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Where an employment contract is silent on when notice of termination by post is deemed to be given, when does the notice take effect?
The Supreme Court held by a majority in Newcastle Upon Tyne NHS Foundation Trust v Haywood that the notice only takes effect when it comes to the attention of the employee and they have either read it or had a reasonable opportunity of doing so.
Ms Haywood was employed as an associate director of business development. She was told that she was at risk of redundancy in the months approaching her 50th birthday, which was on 20 July 2011. This was significant because if her employment was terminated by reason of redundancy on or after her 50th birthday, she would be entitled to a considerably more generous early retirement pension.
Ms Haywood was contractually entitled to be given 12 weeks’ notice of termination but her contract was silent about how notice was deemed to be given.
On 19 April, Ms Haywood went on holiday. On 20 April, her employer sent her a letter to her home address by recorded delivery and ordinary post, purporting to terminate her employment with 12 weeks’ notice ending on 15 July 2011. Ms Haywood did not read the letter until 27 April when she returned from holiday.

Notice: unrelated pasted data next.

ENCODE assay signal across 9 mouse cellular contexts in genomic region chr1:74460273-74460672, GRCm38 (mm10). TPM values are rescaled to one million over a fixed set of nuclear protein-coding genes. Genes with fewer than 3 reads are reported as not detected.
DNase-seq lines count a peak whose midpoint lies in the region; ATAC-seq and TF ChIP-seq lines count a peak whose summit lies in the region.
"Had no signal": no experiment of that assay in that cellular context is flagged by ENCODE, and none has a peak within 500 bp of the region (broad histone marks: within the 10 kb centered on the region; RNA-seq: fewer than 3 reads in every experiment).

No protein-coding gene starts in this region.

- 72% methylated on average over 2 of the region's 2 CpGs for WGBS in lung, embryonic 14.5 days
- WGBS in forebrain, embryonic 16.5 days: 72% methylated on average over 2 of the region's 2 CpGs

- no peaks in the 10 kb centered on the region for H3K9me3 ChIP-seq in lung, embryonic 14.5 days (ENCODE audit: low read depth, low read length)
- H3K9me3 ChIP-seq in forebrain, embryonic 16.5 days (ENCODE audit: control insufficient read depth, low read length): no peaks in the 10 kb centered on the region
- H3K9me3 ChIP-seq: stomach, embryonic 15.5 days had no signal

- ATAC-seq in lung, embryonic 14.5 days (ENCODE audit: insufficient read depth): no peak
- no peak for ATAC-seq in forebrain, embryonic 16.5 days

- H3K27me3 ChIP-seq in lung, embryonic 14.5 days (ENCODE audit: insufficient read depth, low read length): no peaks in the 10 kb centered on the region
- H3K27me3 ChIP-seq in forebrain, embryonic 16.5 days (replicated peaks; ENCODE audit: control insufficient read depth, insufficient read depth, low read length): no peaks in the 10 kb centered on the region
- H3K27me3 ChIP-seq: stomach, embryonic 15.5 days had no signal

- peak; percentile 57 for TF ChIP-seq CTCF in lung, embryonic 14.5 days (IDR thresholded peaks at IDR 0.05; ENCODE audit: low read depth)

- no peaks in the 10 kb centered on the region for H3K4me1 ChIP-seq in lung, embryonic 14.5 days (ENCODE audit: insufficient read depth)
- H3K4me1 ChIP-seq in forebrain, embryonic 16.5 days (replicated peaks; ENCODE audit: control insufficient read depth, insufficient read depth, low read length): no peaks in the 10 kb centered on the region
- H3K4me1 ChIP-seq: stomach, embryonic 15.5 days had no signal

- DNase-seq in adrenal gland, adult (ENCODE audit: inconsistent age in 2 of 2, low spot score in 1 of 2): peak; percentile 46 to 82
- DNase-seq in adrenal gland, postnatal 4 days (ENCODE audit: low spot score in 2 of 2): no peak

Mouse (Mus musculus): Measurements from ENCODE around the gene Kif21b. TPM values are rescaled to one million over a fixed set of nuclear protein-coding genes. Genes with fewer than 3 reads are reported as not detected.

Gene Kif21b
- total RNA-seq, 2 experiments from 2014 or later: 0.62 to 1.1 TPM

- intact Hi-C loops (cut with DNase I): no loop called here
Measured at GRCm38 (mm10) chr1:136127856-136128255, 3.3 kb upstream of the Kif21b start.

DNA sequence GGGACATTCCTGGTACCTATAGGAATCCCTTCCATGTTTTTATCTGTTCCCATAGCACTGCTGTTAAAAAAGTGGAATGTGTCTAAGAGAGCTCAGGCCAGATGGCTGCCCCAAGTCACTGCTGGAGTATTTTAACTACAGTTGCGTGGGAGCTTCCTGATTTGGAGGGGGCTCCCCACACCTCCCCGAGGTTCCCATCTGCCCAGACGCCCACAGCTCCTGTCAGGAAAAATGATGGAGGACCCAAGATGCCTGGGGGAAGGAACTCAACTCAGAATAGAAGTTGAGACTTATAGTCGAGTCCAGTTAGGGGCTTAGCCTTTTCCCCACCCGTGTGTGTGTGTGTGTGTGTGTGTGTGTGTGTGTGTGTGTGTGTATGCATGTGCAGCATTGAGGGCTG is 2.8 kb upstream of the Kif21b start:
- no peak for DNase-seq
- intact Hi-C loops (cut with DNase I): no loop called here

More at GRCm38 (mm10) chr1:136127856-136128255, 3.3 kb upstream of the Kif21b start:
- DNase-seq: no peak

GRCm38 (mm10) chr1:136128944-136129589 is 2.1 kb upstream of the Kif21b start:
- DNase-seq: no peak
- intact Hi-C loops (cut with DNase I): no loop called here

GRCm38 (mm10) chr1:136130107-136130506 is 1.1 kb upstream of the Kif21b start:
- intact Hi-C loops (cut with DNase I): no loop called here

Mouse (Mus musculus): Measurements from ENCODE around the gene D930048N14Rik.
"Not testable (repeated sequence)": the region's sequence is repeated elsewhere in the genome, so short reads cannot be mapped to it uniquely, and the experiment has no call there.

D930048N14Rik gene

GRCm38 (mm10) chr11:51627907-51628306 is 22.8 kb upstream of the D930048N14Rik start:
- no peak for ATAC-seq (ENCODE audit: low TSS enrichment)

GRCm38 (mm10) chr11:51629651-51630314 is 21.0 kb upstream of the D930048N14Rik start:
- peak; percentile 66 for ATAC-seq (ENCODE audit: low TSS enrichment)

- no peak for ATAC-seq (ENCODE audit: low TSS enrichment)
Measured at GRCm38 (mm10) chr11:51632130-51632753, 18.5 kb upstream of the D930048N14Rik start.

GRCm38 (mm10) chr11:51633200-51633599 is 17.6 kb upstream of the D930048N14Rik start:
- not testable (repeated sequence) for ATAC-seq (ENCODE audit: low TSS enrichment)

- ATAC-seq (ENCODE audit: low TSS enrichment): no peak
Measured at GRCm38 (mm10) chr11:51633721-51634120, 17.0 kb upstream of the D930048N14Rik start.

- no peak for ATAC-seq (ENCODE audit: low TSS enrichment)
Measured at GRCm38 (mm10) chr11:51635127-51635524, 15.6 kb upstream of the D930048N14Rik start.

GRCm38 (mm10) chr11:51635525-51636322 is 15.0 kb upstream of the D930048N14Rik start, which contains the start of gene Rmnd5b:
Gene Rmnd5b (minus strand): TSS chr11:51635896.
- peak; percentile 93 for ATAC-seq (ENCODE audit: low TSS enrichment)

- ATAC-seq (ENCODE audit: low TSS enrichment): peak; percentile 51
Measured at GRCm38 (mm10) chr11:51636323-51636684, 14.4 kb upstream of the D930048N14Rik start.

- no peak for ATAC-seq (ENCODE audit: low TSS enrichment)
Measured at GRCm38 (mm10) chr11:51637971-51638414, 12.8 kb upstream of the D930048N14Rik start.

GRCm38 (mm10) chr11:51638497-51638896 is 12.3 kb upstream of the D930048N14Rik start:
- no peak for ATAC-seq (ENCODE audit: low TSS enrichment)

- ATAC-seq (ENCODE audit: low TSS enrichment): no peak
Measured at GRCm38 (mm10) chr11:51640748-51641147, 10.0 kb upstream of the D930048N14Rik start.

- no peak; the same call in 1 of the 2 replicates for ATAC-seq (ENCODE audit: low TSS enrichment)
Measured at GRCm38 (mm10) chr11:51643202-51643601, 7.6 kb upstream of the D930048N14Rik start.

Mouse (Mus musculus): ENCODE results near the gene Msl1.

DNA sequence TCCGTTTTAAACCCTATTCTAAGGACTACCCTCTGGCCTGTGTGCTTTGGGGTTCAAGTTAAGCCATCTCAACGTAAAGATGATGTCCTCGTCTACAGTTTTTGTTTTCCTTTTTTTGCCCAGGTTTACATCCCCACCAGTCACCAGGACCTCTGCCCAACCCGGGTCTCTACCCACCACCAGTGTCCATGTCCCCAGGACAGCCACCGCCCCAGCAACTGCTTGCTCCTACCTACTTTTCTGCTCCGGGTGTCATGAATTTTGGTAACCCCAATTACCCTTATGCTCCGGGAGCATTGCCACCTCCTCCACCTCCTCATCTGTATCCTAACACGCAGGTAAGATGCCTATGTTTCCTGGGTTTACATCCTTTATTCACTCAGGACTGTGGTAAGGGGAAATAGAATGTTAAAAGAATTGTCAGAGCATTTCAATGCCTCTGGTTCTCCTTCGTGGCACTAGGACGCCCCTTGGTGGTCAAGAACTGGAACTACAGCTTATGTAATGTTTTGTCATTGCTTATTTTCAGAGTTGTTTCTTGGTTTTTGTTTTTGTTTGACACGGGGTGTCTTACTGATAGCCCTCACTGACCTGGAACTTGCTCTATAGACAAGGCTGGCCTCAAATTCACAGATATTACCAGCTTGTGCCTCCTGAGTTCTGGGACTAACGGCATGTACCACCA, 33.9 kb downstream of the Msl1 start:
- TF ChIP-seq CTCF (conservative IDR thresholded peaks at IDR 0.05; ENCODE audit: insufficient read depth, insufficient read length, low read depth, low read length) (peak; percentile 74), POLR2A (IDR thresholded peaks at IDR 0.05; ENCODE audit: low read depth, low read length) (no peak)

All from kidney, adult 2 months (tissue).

The issue was whether 12 weeks’ notice had been served before Ms Haywood returned from holiday and read the letter on 27 April. If so, Ms Haywood would receive a much lower pension. But if notice was deemed effective only on the day she returned from holiday and read the letter, she would receive a much more generous pension.
Ms Haywood brought a successful claim in the High Court and successfully defended her employer’s appeal in the Court of Appeal. Her employer appealed to the Supreme Court.
When dealing with written notice sent by post, and in the absence of an express contractual term specifying when a notice of termination is effective, the notice starts to run when the letter comes to the attention of the employee and they have either read it or had a reasonable opportunity of doing so. Thus, the notice served on Ms Haywood was not deemed effective until 27 April and Ms Haywood was entitled to the higher pension.
It is interesting that this issue caused a split decision in the Supreme Court but the majority’s decision now represents the settled position. However, if an employer is going to dismiss an employee, it is usually best practice to inform the employee in person (followed by written confirmation) as this will help avoid any doubt as to the date of dismissal. If an employer wants protection in a situation where it is not possible to communicate with the employee in person, a provision should be made in the contract of employment that deems when notice takes effect.